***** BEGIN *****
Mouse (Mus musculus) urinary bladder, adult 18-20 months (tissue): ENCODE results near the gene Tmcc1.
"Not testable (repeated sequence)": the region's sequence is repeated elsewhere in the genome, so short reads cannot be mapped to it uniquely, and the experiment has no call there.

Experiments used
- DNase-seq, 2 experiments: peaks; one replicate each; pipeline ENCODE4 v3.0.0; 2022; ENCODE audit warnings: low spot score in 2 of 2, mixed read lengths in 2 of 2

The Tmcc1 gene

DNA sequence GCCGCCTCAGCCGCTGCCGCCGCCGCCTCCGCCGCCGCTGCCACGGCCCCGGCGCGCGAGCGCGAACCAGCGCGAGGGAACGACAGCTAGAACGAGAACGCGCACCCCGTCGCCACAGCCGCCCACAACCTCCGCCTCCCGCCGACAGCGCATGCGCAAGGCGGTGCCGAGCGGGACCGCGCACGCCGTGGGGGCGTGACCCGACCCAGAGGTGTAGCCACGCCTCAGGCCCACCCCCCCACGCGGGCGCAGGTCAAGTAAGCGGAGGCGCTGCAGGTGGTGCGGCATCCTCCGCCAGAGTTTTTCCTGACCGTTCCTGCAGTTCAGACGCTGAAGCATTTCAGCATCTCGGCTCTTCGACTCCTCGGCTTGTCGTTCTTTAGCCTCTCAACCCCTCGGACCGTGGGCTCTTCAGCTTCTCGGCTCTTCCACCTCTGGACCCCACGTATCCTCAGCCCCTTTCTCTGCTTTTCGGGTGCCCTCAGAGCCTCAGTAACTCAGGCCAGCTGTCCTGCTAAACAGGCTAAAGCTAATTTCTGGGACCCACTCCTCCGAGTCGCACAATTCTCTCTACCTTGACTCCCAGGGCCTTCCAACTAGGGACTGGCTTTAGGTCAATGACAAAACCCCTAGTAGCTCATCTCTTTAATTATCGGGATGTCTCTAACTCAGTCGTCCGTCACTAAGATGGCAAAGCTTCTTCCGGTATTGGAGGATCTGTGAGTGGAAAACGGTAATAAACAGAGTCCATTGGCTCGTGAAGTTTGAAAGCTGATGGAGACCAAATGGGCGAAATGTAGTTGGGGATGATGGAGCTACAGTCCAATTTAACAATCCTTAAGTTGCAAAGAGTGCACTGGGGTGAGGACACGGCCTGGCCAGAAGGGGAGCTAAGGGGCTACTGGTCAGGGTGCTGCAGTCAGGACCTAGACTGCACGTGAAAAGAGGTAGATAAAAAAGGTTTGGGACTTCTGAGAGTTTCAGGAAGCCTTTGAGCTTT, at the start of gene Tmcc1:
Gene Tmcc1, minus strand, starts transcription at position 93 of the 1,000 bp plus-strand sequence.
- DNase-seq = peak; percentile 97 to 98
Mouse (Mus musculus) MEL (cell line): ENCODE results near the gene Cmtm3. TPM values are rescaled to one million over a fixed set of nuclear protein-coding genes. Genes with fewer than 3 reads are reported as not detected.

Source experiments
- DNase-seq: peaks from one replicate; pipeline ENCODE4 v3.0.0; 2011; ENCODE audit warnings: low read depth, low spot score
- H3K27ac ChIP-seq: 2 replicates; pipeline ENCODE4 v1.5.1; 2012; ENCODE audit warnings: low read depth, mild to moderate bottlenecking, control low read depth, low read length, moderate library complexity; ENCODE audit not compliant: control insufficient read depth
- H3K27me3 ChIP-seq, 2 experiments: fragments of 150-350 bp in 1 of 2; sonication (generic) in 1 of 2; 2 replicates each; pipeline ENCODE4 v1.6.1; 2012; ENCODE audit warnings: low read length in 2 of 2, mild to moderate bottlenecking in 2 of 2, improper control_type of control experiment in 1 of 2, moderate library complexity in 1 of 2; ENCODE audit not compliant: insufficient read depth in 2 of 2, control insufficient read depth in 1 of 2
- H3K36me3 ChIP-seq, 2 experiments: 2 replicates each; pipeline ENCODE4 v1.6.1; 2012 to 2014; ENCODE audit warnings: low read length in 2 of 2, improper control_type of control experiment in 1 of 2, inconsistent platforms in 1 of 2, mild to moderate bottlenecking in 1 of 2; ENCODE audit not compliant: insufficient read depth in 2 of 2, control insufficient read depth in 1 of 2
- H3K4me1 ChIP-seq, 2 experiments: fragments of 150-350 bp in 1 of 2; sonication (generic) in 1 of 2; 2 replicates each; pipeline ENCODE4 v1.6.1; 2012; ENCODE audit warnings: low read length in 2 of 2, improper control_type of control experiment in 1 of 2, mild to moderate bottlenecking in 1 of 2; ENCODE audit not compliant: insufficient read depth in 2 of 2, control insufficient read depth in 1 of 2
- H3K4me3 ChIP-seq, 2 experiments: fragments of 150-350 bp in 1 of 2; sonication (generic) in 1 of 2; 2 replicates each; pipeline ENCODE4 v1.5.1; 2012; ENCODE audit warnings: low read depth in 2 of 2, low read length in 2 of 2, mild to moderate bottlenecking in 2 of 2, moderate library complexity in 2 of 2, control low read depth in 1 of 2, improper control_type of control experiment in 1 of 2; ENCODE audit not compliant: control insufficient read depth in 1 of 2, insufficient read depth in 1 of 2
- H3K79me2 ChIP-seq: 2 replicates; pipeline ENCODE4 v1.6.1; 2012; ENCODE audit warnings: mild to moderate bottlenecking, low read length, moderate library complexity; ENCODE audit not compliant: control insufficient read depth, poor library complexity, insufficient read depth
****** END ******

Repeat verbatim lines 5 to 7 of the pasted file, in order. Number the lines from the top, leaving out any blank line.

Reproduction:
The Tmcc1 gene

DNA sequence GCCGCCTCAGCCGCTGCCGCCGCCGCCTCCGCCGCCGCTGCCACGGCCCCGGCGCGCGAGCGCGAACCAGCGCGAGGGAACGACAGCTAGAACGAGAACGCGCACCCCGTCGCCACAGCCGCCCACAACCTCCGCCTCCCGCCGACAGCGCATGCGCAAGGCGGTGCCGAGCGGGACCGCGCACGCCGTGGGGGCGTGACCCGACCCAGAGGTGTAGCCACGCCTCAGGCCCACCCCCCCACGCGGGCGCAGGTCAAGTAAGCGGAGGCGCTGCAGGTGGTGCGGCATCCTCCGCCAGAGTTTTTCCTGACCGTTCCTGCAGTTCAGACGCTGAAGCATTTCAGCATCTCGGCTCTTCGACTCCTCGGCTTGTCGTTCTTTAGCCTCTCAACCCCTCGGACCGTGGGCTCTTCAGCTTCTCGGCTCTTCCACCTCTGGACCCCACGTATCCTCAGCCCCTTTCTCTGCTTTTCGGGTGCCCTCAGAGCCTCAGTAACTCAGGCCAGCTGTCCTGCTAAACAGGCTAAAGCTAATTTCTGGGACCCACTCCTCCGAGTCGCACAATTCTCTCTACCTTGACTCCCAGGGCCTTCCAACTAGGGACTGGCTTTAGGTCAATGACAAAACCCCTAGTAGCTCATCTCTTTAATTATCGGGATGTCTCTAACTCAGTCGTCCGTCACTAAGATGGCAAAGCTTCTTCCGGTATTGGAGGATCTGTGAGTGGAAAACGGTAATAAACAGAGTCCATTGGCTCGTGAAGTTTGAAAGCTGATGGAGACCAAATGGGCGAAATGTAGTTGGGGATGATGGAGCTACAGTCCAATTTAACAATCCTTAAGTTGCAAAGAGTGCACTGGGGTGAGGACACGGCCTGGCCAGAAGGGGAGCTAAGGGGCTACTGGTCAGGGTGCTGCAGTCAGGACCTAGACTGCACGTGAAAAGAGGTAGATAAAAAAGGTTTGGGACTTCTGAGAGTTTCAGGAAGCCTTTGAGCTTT, at the start of gene Tmcc1:
Gene Tmcc1, minus strand, starts transcription at position 93 of the 1,000 bp plus-strand sequence.